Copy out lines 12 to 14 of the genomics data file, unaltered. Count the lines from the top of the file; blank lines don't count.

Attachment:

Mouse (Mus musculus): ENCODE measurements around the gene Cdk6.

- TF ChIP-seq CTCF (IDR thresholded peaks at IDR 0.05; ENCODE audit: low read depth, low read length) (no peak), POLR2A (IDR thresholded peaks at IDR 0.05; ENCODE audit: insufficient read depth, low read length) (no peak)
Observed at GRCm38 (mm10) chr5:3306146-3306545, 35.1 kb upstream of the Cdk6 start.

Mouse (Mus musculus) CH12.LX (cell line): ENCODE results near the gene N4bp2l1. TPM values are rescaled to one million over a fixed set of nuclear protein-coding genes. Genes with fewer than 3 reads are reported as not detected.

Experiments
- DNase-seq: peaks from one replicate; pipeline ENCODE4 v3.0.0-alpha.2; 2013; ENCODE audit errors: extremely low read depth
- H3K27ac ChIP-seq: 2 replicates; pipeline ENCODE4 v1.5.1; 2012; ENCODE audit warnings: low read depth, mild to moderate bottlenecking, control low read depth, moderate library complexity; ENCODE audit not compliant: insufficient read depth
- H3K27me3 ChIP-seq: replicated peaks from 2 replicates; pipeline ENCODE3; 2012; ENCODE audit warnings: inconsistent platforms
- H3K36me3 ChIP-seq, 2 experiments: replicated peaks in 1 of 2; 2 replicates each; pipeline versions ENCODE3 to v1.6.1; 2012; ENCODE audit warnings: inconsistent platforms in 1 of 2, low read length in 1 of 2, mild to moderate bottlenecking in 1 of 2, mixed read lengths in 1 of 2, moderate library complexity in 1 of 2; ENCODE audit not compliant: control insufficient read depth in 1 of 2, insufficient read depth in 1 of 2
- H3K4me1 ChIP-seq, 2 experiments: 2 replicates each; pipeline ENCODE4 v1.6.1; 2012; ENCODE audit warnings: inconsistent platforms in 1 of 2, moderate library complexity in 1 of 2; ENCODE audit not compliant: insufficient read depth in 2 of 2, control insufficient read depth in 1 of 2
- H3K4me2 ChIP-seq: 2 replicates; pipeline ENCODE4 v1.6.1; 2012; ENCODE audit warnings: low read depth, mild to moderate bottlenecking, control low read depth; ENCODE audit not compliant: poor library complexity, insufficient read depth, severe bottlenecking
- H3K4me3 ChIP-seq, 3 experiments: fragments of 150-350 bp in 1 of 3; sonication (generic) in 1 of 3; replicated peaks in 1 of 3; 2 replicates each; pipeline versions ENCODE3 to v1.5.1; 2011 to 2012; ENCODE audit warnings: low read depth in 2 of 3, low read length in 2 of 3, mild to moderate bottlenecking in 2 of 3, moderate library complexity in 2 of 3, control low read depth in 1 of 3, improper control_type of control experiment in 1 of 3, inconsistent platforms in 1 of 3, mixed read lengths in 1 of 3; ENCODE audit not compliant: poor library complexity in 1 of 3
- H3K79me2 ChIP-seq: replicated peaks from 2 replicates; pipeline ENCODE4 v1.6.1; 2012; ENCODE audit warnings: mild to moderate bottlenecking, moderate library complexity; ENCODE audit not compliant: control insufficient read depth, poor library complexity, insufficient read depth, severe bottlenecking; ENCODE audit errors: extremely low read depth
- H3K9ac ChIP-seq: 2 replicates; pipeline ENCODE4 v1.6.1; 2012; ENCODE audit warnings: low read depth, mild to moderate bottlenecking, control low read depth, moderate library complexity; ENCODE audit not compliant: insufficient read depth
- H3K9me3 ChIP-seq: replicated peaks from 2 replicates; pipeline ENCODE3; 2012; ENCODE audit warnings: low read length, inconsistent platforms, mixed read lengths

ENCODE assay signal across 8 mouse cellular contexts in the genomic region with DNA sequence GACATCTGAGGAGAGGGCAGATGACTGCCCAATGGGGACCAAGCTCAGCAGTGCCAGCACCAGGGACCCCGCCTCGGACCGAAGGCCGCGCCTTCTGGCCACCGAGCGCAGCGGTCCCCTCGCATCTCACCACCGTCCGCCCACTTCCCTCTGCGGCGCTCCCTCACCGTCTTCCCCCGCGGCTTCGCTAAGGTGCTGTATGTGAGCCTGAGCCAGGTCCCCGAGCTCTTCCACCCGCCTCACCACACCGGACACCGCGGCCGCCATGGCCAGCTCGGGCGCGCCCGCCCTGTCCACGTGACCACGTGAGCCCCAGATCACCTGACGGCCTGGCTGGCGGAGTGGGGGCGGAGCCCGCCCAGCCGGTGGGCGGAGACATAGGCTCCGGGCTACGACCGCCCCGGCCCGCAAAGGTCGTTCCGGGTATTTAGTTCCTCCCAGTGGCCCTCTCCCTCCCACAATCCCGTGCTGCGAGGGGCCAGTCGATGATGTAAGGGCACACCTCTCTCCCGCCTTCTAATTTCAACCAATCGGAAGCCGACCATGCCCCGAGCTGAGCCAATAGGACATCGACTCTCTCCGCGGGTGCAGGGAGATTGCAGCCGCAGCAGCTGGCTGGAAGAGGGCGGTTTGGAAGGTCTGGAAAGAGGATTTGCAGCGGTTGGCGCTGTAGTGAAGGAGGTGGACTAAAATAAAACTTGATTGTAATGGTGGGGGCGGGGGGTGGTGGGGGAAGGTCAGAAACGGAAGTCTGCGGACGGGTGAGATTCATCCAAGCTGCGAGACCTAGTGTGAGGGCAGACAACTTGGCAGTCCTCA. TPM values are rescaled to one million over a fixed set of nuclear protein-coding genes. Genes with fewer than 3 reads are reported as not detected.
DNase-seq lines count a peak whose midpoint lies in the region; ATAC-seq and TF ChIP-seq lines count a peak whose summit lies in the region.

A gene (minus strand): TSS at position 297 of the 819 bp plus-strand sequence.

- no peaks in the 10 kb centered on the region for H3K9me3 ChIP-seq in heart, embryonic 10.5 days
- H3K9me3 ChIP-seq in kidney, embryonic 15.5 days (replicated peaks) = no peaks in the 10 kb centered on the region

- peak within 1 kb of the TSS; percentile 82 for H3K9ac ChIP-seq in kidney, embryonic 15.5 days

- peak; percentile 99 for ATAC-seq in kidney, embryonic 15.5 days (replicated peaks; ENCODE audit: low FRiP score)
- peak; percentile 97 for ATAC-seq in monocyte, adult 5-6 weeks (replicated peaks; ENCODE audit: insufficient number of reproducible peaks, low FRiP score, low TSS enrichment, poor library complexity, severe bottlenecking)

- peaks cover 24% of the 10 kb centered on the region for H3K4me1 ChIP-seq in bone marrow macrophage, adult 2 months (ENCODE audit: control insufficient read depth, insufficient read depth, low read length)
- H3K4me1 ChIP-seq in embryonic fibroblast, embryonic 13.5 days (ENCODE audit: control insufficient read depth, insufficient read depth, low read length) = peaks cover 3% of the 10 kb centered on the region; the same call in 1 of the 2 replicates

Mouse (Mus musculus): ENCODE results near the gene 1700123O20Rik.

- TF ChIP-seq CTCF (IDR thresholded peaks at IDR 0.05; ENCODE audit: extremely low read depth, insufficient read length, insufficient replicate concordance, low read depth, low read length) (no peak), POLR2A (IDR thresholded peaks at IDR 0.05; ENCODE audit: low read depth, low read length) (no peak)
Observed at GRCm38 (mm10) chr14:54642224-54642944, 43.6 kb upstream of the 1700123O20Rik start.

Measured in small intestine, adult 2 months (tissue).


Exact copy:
- H3K4me3 ChIP-seq, 3 experiments: fragments of 150-350 bp in 1 of 3; sonication (generic) in 1 of 3; replicated peaks in 1 of 3; 2 replicates each; pipeline versions ENCODE3 to v1.5.1; 2011 to 2012; ENCODE audit warnings: low read depth in 2 of 3, low read length in 2 of 3, mild to moderate bottlenecking in 2 of 3, moderate library complexity in 2 of 3, control low read depth in 1 of 3, improper control_type of control experiment in 1 of 3, inconsistent platforms in 1 of 3, mixed read lengths in 1 of 3; ENCODE audit not compliant: poor library complexity in 1 of 3
- H3K79me2 ChIP-seq: replicated peaks from 2 replicates; pipeline ENCODE4 v1.6.1; 2012; ENCODE audit warnings: mild to moderate bottlenecking, moderate library complexity; ENCODE audit not compliant: control insufficient read depth, poor library complexity, insufficient read depth, severe bottlenecking; ENCODE audit errors: extremely low read depth
- H3K9ac ChIP-seq: 2 replicates; pipeline ENCODE4 v1.6.1; 2012; ENCODE audit warnings: low read depth, mild to moderate bottlenecking, control low read depth, moderate library complexity; ENCODE audit not compliant: insufficient read depth